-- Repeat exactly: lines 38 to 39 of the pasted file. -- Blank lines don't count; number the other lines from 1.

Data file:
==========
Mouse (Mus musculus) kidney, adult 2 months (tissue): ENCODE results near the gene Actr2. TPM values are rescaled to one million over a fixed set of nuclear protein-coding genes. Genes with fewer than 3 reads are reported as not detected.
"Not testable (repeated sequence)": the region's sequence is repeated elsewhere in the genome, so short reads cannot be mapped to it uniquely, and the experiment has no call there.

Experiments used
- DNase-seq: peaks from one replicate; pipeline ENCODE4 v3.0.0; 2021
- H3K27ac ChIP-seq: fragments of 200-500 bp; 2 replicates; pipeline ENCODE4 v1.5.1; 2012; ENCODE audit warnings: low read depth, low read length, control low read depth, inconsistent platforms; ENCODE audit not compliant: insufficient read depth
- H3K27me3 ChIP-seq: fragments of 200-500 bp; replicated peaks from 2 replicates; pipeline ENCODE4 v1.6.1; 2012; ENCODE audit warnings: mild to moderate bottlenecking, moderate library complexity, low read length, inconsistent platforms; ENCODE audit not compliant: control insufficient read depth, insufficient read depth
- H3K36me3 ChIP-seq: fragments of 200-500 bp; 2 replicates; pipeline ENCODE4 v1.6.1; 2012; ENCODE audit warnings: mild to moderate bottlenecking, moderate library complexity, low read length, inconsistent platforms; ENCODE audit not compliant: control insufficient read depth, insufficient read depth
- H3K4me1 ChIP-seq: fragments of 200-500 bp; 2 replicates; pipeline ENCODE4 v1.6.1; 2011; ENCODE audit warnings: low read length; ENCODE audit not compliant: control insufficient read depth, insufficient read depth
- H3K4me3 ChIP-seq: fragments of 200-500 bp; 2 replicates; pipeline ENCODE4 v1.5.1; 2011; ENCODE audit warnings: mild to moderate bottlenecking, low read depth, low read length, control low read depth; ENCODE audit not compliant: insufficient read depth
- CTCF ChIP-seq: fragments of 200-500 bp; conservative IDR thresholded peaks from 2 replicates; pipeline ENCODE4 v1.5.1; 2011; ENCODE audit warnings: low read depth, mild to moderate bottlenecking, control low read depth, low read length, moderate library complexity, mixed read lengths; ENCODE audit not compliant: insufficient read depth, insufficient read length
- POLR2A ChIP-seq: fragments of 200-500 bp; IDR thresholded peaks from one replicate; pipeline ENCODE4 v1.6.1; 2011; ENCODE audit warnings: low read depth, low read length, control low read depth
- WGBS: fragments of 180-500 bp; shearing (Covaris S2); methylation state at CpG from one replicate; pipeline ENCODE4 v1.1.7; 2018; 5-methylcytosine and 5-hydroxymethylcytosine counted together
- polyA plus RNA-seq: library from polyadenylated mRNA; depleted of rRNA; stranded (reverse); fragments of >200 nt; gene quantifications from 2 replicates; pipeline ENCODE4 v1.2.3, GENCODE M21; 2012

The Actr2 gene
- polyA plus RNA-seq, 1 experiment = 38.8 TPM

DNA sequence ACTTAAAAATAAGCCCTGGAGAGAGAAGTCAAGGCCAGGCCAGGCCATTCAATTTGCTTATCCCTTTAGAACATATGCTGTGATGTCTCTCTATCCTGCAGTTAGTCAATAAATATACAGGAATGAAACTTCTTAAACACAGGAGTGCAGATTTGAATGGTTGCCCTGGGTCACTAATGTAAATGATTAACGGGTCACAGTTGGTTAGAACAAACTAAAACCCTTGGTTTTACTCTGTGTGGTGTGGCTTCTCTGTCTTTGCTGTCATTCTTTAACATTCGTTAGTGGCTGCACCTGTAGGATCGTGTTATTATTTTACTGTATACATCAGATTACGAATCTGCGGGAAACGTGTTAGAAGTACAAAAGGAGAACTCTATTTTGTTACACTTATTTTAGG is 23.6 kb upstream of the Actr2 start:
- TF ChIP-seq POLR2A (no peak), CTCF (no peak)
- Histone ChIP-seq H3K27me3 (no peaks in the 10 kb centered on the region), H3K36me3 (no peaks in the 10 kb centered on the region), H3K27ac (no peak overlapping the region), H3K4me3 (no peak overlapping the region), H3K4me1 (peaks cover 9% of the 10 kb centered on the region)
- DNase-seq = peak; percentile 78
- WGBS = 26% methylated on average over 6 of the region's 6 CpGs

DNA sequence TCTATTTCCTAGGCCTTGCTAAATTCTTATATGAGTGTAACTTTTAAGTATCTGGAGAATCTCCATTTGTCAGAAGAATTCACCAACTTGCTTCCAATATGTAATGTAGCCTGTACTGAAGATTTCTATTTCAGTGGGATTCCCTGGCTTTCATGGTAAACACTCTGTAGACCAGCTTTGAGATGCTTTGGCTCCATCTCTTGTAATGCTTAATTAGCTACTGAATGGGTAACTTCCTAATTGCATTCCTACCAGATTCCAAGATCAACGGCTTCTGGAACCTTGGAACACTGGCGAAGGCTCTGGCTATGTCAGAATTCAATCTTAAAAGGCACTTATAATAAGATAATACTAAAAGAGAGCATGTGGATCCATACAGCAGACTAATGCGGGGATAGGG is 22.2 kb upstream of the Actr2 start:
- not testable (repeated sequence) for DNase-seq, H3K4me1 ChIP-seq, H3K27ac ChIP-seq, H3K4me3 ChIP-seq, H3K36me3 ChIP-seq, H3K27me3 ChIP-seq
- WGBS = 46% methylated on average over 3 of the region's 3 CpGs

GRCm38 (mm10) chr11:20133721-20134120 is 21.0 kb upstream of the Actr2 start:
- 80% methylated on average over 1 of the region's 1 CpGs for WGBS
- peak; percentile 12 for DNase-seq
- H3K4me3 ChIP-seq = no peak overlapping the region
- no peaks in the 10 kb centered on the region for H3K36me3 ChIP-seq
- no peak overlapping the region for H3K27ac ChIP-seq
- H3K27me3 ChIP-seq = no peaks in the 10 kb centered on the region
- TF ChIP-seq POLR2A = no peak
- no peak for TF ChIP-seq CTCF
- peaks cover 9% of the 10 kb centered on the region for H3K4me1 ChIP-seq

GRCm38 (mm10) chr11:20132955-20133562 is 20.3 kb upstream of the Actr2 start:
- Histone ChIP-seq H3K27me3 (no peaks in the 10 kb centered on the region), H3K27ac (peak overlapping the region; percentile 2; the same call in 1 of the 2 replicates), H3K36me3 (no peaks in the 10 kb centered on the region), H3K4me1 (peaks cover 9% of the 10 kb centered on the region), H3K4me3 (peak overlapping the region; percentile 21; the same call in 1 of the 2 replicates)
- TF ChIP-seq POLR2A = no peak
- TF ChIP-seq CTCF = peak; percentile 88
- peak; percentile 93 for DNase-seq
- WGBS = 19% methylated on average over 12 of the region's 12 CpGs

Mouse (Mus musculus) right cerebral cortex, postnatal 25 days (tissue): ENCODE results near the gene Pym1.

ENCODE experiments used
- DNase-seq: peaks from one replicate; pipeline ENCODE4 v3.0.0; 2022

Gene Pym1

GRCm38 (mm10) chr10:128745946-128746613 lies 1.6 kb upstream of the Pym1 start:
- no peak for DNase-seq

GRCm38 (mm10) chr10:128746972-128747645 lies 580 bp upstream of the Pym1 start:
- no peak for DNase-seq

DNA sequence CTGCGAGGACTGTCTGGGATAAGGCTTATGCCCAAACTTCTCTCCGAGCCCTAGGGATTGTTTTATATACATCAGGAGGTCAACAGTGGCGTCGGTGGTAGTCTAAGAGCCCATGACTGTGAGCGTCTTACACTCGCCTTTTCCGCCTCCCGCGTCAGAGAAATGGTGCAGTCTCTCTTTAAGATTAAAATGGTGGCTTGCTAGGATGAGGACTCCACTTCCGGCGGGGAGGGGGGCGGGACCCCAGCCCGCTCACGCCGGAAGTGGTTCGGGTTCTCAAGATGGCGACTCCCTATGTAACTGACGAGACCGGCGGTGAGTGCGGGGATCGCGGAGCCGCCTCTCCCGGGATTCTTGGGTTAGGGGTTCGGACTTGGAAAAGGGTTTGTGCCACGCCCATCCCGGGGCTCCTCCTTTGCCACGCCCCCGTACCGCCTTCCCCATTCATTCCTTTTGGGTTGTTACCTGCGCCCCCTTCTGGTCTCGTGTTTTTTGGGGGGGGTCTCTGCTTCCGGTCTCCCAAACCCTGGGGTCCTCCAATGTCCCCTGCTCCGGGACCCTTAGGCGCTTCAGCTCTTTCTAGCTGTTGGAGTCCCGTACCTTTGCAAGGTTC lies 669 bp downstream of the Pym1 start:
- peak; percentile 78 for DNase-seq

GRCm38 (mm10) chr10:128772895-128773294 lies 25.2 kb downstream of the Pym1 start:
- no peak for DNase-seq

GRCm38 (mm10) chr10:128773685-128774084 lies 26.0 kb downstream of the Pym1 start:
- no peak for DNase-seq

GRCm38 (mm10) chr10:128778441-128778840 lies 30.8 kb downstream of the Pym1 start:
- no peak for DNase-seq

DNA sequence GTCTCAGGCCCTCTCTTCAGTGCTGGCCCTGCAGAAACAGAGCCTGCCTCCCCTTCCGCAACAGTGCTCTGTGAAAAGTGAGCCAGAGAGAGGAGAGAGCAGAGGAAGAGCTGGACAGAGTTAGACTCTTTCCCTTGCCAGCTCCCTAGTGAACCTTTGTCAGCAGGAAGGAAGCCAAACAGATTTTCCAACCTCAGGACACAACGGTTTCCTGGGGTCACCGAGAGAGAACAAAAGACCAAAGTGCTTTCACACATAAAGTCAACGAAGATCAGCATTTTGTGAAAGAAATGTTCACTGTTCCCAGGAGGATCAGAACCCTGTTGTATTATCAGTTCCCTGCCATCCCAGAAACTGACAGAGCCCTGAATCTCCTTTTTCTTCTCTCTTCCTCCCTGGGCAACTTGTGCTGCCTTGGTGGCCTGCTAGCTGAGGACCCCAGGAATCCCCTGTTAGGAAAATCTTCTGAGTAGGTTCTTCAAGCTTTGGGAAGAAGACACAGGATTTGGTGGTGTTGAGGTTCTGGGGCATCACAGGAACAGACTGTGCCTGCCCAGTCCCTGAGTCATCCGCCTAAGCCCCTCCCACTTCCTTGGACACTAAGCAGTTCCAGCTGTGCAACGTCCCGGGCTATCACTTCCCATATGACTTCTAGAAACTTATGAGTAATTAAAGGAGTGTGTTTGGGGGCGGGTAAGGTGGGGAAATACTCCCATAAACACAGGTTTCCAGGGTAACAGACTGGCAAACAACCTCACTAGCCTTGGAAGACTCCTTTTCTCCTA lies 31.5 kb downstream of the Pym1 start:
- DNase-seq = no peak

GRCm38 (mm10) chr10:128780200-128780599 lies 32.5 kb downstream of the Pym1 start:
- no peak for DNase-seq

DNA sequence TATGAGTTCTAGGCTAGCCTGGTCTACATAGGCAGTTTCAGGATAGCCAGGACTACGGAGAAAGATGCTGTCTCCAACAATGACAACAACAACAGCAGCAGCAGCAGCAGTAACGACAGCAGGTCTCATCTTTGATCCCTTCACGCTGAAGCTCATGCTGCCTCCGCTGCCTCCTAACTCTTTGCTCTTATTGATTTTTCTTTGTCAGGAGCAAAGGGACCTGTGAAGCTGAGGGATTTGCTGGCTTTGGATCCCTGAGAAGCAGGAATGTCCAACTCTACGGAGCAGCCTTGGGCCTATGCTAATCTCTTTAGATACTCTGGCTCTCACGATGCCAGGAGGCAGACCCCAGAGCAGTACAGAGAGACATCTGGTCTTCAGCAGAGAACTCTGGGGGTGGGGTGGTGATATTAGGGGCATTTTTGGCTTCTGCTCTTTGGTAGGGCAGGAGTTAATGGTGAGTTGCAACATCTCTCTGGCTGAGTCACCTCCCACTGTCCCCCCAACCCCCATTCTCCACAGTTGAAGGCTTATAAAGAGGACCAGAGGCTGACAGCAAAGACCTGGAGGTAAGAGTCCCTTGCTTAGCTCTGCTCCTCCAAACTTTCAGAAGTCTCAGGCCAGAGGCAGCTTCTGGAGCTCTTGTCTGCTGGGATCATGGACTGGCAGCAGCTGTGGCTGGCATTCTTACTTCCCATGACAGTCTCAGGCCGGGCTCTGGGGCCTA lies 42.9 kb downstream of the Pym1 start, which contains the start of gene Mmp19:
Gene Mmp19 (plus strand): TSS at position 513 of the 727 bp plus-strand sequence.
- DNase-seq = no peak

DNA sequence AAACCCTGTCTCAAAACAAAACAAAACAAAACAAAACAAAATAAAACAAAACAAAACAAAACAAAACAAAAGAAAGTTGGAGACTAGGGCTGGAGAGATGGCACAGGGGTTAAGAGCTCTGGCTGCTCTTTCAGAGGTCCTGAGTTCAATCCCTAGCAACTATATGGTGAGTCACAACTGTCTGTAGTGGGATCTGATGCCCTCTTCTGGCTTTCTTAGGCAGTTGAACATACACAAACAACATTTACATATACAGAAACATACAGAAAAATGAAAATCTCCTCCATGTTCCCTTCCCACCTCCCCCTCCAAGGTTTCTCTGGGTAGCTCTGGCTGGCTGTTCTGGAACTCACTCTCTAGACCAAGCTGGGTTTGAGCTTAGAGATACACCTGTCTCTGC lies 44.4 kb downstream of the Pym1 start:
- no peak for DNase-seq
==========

- peak; percentile 93 for DNase-seq
- WGBS = 19% methylated on average over 12 of the region's 12 CpGs